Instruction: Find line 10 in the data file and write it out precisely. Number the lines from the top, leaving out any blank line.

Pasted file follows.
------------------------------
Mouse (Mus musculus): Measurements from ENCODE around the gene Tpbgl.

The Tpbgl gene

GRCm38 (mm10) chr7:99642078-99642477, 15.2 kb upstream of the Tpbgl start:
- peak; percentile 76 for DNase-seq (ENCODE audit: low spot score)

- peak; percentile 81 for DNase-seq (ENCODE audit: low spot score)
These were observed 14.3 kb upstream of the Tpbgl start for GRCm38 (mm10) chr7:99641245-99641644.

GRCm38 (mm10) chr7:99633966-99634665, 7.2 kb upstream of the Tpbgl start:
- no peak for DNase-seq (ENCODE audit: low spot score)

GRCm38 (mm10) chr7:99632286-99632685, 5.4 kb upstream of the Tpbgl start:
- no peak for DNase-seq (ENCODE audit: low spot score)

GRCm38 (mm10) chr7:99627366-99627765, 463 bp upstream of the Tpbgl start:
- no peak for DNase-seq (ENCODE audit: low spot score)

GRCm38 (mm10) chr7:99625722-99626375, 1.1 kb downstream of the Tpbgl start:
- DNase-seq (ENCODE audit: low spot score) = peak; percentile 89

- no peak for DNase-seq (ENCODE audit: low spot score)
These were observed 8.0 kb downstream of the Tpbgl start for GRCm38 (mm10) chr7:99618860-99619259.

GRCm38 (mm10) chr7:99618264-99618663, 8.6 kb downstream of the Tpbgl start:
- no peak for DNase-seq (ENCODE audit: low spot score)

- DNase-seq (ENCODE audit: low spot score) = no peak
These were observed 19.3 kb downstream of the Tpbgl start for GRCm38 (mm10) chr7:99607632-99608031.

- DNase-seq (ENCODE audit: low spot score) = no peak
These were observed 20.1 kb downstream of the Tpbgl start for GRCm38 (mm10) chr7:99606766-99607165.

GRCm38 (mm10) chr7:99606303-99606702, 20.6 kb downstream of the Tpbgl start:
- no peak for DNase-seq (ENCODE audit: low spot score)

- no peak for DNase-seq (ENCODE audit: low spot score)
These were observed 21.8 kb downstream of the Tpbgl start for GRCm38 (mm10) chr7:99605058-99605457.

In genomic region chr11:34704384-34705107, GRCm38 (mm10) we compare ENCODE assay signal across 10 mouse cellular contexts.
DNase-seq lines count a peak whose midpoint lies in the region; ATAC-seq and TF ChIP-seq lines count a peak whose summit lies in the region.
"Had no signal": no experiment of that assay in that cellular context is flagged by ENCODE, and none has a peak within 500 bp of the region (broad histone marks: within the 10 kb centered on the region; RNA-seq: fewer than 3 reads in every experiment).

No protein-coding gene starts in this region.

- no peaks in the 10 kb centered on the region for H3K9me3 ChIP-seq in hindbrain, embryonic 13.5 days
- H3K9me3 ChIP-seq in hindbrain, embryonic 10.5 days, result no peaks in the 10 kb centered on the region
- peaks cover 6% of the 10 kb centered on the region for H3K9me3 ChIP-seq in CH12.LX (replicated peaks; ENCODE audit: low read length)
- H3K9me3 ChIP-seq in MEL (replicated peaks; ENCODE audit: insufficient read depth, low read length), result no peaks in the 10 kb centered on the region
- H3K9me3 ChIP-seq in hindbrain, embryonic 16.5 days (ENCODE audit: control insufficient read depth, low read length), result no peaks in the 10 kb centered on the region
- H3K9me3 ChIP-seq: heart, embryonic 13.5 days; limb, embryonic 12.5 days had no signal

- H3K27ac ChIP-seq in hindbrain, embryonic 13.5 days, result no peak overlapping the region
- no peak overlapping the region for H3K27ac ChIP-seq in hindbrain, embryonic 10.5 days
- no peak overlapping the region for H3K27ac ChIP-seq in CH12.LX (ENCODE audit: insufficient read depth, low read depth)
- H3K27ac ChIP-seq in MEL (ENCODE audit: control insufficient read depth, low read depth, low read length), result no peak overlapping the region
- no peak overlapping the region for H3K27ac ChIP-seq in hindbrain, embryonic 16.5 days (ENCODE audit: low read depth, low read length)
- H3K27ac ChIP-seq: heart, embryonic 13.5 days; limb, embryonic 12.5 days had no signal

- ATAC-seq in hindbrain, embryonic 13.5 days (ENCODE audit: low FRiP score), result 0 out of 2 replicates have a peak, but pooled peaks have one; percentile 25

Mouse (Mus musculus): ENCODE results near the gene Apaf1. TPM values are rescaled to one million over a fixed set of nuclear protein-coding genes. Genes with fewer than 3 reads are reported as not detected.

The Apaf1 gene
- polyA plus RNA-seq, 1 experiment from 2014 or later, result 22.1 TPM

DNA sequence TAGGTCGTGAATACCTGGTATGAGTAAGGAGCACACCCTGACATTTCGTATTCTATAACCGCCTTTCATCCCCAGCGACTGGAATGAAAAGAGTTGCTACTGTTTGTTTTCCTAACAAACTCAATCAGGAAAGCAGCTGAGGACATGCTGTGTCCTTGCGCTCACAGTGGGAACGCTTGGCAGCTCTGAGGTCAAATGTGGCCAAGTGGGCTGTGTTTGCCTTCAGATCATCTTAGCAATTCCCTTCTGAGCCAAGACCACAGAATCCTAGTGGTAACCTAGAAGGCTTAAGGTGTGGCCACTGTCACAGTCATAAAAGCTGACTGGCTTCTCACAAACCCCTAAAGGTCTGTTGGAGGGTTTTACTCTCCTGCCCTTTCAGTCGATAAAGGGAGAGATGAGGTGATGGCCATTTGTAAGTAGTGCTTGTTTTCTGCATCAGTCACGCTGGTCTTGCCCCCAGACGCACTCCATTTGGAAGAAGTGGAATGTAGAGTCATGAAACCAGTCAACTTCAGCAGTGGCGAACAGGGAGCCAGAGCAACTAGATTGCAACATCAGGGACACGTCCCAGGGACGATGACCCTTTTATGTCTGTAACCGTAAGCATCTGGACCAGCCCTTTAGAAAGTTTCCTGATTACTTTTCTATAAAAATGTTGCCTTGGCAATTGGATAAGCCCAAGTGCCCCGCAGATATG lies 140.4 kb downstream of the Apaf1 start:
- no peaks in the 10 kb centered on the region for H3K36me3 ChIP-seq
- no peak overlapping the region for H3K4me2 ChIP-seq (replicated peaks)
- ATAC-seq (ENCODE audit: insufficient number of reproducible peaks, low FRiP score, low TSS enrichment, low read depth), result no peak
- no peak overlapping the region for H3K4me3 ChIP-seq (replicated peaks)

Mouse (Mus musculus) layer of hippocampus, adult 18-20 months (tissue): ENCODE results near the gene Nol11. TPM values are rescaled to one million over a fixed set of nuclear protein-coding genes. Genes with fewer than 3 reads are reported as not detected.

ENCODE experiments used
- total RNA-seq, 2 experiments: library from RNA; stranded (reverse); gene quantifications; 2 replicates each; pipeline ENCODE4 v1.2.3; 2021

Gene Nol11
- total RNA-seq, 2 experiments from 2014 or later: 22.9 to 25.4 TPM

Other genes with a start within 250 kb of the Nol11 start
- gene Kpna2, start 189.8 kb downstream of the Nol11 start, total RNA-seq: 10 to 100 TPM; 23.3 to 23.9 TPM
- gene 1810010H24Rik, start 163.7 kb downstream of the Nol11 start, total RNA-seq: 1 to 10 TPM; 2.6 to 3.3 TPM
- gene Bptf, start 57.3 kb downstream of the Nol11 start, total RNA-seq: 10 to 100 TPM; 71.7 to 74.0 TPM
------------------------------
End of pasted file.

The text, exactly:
- no peak for DNase-seq (ENCODE audit: low spot score)